“Early Aryans recognised its importance as one of the most indispensable adjuncts of agriculture. It would appear that in Vedic times animal flesh formed the staple food of the people. This is attributable to the fact that the climate in that distant past was extremely cold and the Vedic Aryans had been a pastoral people before they settled down as agriculturists. In Rg. Vedic times goats, sheep, cows, buffaloes and even horses were slaughtered for food and for religious sacrifice and their flesh used to be offered to the Gods. Agni is called the “eater of ox or cow” in Rg. Veda (VIII. 43, 11). The slaying of a great ox (Mahoksa) or a “great Goat” (Mahaja) for the entertainment of a distinguished guest has been enjoined in the Satapatha Brahmana (111. 4. 1-2). Yagnavalkya also expresses a similar view (Vaj 1. 109). An interesting account of those early days will be found in Rg. Vedic Culture by Dr. A. C. Das, Ch. 5, pp. 203-5, and in the History of Dharmasastras (Vol. II-, Part II) by P. V. Kane at pp. 772-773. Though the custom of slaughtering of cows and bulls prevailed during the Vedic period, nevertheless, even in the Rg. Vedic times there seems to have grown up a revulsion of feeling against the custom. The cow gradually came to acquire a special Sanctity and was called “Aghnya” (not to be slain). There was a school of thinkers amongst the Rsis, who set their face against the custom of killing such useful animals as the cow and the bull.”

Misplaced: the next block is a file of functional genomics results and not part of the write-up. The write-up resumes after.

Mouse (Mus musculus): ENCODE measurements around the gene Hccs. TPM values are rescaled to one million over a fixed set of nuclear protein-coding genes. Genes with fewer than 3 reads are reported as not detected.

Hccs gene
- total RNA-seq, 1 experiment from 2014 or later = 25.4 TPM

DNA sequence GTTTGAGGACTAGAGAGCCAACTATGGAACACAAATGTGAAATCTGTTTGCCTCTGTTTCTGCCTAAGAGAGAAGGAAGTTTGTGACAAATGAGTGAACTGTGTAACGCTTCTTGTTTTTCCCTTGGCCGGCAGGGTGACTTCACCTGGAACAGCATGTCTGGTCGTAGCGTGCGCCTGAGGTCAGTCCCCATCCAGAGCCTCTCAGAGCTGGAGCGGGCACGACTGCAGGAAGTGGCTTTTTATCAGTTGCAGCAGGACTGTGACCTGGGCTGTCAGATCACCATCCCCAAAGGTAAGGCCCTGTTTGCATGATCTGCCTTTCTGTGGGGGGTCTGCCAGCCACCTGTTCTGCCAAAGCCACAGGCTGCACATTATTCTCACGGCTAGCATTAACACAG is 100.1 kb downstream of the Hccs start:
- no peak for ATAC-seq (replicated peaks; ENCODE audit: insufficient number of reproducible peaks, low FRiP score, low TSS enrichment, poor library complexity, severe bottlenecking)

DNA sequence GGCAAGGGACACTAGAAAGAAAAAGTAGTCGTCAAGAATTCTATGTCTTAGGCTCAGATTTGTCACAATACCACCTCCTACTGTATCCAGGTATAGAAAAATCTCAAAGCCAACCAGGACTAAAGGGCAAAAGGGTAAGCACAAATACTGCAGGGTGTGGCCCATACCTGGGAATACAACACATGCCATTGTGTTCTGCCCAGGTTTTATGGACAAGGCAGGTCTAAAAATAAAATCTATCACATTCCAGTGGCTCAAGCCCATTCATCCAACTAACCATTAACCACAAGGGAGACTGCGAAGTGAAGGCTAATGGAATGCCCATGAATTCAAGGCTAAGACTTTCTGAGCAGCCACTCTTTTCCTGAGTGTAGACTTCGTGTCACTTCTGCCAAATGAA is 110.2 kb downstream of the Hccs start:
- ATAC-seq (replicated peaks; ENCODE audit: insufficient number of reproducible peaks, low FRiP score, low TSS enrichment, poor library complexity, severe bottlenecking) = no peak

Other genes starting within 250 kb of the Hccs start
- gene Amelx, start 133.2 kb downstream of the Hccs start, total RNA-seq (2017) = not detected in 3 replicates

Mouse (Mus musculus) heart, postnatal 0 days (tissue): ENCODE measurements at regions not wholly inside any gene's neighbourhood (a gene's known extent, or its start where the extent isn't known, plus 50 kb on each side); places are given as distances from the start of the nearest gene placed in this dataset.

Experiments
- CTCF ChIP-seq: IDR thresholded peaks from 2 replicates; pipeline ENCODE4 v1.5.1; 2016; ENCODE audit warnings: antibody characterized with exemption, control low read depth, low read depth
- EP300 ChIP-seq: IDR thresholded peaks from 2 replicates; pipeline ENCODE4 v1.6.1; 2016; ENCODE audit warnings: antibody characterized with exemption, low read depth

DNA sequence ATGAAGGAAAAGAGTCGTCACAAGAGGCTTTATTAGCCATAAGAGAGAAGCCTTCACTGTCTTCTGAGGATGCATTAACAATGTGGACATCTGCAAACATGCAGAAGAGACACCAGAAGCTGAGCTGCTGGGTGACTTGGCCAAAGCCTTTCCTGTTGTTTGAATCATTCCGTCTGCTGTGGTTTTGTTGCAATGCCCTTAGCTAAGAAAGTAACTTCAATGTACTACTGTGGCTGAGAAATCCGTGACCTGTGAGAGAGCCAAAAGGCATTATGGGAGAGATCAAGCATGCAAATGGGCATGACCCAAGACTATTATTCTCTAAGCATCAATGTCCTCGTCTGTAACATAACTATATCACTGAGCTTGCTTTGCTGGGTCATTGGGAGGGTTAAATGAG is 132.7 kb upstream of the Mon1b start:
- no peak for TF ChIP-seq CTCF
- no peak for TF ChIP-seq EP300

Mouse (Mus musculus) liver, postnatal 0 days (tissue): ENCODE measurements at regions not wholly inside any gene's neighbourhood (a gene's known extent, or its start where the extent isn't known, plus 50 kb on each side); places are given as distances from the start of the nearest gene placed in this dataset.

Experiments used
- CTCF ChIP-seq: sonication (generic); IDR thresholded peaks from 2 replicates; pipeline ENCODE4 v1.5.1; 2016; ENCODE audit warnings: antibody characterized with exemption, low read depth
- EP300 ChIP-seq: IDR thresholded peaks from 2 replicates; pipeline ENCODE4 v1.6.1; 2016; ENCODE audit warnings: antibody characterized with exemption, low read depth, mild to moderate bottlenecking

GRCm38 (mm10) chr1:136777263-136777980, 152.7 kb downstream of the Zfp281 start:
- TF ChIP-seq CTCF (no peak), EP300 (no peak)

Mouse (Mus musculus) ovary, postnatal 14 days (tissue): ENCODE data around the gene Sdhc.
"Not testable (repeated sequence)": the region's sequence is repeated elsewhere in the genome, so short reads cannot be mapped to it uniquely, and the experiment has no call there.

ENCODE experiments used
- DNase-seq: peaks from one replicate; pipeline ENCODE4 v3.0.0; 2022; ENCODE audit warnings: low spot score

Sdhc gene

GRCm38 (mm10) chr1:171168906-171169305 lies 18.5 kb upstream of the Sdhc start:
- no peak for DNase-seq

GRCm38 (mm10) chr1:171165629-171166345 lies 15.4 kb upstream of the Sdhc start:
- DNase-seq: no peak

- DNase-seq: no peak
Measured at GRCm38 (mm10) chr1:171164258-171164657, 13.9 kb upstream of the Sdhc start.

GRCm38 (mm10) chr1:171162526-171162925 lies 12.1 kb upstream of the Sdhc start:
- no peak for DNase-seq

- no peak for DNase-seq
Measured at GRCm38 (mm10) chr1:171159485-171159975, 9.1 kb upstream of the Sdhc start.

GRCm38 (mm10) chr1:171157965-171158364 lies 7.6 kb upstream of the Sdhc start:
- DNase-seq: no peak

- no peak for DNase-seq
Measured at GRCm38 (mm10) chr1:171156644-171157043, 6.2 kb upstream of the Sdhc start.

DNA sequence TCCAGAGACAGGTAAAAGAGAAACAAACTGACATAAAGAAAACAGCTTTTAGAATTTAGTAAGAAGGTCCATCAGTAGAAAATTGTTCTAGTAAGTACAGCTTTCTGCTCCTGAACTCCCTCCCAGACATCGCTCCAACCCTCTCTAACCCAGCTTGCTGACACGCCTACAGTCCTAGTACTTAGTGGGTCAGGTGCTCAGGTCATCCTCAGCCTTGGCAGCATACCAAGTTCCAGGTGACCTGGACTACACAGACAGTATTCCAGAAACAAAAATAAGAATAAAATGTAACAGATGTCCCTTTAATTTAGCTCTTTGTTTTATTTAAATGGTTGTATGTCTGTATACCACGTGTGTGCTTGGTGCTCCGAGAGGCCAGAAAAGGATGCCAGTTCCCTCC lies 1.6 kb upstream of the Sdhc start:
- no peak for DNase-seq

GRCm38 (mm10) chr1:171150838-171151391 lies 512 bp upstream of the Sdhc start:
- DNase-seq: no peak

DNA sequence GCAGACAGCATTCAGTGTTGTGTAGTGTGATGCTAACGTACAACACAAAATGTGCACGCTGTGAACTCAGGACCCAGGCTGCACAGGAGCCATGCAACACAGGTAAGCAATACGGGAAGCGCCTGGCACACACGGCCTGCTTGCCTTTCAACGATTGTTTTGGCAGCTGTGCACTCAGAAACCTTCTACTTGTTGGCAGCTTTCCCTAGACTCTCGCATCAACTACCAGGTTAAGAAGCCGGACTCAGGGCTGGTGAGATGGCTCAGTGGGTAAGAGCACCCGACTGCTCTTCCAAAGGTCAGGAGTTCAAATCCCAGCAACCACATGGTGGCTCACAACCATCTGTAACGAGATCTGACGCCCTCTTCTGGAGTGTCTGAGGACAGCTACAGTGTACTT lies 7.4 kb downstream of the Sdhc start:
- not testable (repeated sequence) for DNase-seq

“… P.V. Kane argues, that in the times of’ the Rg. Veda only barren cows, if at all, were killed for sacrifice of meat and cows yielding milk were held to be not fit for being killed. It is only in this way, according to him, that one can explain and reconcile the apparent conflict between the custom of killing Cows for food and the high praise bestowed on in the cow in Rg. Vedic times. It would appear that the protest raised against the slaughter of cows greatly increased in volume till the custom was totally abolished in a later age. The change of climate perhaps also make the use of beef food as unnecessary and even injurious to health. Gradually cows became indicative of the wealth of the owner. The Neolithic Aryans not having been acquainted with metals, there were no coins in current use in the earlier stages of their civilisation, but as they were eminently a pastoral people almost every family possessed a sufficient number of cattle and some of them exchanged them for the necessaries of their life,. The value of cattle (Pasu) was, therefore, very great with the early Rg. Vedic Aryans. The ancient Romans also used the word pecus or pecu (pasu) in the sense of wealth or money. The English words, “Pecuniary” and “impecunious”, are derived from the Latin root pecus or pecu, originally meaning cattle. The possession of cattle in those days denoted wealth and a man was considered rich or poor according to the large or small number of cattle that he owned. In the Ramayana King Janaka’s wealth was described by reference to the large number of herds that he owned.”